Today, I’m thrilled to have Pamela White writing about the Maira Kalman exhibition which is being held at the Cooper Hewitt Museum. She mentioned the exhibition during a recent Skype chat, and I asked her if she would revisit it again to share pictures of it with me (and you, dear readers!) And being the great sport she was, she immediately agreed! The below is her letter to me, sharing her thoughts and emotions as she explores the exhibition.
I went back to the Cooper Hewitt Museum to document the Maira Kalman show for you and I’m so happy that I did. It is really wonderful to return to an exhibit to look more closely, or even to notice things that you missed the first time around. In this case though, the show had a whole new dimension on my second trip.
The gallery was full of live music, piano and oboe and Mozart… It was really magical to have the added surprise of musicians playing in the space. I realized that the gallery, this particular room, was originally the music room for the family of Andrew Carnegie who built and lived in this grand mansion with his wife and daughter at the turn of the 20th century. The museum, much like Maira’s work is both elegant and playful.
I have loved Maira Kalman’s artwork for a long time. I think I first saw one of her children’s books, maybe “Ooh-la-la (Max in Love)”, or an illustration in the New York Times. Anyway, I am always so happy when she has made a new book that I can pour through, or when The New Yorker Magazine arrives in our mailbox with a lady in a pink hat on the cover (it’s Maira’s work!) So when I stumbled upon this show a few weeks ago while visiting the newly renovated museum with my son I was delighted.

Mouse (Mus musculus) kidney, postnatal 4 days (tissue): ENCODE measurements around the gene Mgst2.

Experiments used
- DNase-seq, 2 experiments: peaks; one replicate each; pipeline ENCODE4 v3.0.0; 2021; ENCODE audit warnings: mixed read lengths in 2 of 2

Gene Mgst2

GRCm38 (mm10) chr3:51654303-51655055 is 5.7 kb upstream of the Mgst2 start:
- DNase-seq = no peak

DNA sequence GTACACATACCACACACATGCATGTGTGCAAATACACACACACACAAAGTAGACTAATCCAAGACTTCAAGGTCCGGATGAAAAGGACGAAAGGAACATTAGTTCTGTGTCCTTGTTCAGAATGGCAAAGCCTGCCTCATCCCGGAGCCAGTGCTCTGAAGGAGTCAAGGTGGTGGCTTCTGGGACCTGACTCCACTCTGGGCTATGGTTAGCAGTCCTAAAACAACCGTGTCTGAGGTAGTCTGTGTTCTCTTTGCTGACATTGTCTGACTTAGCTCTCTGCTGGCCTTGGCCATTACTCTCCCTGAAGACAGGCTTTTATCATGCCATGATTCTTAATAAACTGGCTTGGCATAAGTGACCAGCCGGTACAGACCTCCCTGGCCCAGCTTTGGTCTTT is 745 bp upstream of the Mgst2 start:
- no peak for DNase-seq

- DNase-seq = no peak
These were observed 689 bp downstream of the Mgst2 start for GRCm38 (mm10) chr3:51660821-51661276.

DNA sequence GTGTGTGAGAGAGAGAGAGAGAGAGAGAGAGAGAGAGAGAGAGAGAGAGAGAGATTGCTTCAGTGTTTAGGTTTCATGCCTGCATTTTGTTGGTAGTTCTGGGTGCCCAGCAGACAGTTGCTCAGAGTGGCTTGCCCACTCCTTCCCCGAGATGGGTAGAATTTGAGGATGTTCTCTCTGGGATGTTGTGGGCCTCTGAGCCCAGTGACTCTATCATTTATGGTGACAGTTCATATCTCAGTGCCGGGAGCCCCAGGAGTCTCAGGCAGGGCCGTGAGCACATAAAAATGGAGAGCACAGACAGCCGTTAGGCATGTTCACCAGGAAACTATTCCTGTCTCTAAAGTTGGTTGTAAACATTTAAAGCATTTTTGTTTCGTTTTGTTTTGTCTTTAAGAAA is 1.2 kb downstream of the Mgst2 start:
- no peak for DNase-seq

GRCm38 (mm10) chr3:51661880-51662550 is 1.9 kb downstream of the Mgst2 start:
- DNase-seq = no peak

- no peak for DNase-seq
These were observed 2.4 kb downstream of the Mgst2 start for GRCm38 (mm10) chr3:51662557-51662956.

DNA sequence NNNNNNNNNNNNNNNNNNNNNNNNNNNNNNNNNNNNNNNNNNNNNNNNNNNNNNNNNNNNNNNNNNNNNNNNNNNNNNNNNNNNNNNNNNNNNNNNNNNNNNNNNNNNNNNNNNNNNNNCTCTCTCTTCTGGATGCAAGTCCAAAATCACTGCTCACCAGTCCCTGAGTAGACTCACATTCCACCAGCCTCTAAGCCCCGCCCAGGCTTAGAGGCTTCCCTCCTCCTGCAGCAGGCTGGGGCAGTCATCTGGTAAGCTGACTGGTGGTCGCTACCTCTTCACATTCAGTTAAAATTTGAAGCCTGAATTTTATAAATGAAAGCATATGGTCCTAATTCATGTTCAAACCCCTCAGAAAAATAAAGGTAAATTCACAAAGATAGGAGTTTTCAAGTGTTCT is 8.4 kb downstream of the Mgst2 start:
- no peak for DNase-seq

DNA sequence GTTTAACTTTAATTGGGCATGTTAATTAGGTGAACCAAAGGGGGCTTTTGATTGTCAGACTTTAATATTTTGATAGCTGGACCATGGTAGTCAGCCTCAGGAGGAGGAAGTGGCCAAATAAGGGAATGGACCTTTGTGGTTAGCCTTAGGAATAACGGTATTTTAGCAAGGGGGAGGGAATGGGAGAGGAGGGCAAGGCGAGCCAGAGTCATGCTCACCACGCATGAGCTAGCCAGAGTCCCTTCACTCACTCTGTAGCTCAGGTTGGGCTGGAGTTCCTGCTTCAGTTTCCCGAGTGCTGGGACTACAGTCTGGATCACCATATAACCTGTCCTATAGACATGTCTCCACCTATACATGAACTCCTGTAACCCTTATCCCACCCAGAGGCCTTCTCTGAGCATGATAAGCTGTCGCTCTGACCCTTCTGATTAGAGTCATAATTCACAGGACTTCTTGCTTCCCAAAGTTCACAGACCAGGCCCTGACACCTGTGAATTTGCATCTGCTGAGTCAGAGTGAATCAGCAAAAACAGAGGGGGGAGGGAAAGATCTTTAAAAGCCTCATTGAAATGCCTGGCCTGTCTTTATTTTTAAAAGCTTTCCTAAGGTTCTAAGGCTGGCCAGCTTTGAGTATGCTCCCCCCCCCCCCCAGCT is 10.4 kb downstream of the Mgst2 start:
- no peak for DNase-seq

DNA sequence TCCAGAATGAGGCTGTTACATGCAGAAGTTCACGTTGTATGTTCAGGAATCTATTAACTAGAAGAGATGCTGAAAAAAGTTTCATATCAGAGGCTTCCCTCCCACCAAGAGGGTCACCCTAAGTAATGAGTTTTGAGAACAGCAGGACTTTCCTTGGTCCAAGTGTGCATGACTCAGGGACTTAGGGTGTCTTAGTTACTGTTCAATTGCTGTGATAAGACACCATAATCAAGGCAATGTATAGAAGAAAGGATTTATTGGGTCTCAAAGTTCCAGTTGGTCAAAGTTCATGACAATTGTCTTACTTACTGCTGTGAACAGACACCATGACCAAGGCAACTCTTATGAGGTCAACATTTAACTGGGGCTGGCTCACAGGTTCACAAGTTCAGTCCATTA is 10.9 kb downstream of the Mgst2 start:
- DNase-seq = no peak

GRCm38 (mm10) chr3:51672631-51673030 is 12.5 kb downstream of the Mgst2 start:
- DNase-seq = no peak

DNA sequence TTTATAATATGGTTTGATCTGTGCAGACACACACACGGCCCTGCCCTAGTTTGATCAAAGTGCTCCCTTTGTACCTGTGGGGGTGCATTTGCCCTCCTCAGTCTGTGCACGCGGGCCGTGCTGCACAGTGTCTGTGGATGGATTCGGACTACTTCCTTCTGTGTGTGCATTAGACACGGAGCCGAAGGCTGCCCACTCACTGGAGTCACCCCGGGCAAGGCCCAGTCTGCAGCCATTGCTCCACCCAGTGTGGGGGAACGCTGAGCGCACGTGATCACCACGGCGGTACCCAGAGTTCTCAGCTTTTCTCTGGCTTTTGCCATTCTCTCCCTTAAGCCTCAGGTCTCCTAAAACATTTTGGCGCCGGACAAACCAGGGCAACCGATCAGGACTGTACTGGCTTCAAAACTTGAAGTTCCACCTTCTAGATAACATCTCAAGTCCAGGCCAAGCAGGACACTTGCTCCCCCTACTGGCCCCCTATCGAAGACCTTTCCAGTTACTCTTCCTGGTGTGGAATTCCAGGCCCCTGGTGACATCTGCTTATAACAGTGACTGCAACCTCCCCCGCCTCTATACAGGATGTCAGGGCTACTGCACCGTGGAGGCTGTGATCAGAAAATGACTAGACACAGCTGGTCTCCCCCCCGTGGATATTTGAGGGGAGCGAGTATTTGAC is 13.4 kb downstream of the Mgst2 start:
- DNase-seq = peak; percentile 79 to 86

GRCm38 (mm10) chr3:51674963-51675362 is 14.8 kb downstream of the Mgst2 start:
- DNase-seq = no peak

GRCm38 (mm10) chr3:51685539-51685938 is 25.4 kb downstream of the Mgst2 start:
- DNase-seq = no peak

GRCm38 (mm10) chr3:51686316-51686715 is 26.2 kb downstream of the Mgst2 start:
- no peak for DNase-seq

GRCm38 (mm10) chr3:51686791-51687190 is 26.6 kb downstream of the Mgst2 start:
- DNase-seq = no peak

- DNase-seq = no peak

To experience the show is like walking into one of Maira’s books and strolling through each page, or hanging out with her while she deftly arranges objects that she loves and hearing her thoughts about the bon-bons wrapped in red and gold foil, or maybe the black stockings from France. In fact there is a lovely hand written text dispersed throughout the exhibit.
As I listened to Mozart and studied the objects it felt so natural that these things, an old metal bed, Abraham Lincoln’s gold pocket watch, a velvet chair with a film of dancing ladies set into it’s back belong in this music room. The objects tell a story about memory, and the passing of time. I thought of my own objects: things I lost, that great fall wool jacket. What ever happened to it? Small things with so much meaning like the perfumed red, silk carnation my son gave me the day we met when he was five and it was Mother’s Day.
Maira has made two wonderful books to accompany the exhibit. One is for children and the other for adults. I would like to own them both. They are filled with beautiful images and words.
The show is on view until June 7th, 2015.
To learn more about Maira Kalman and the exhibit you can visit this link.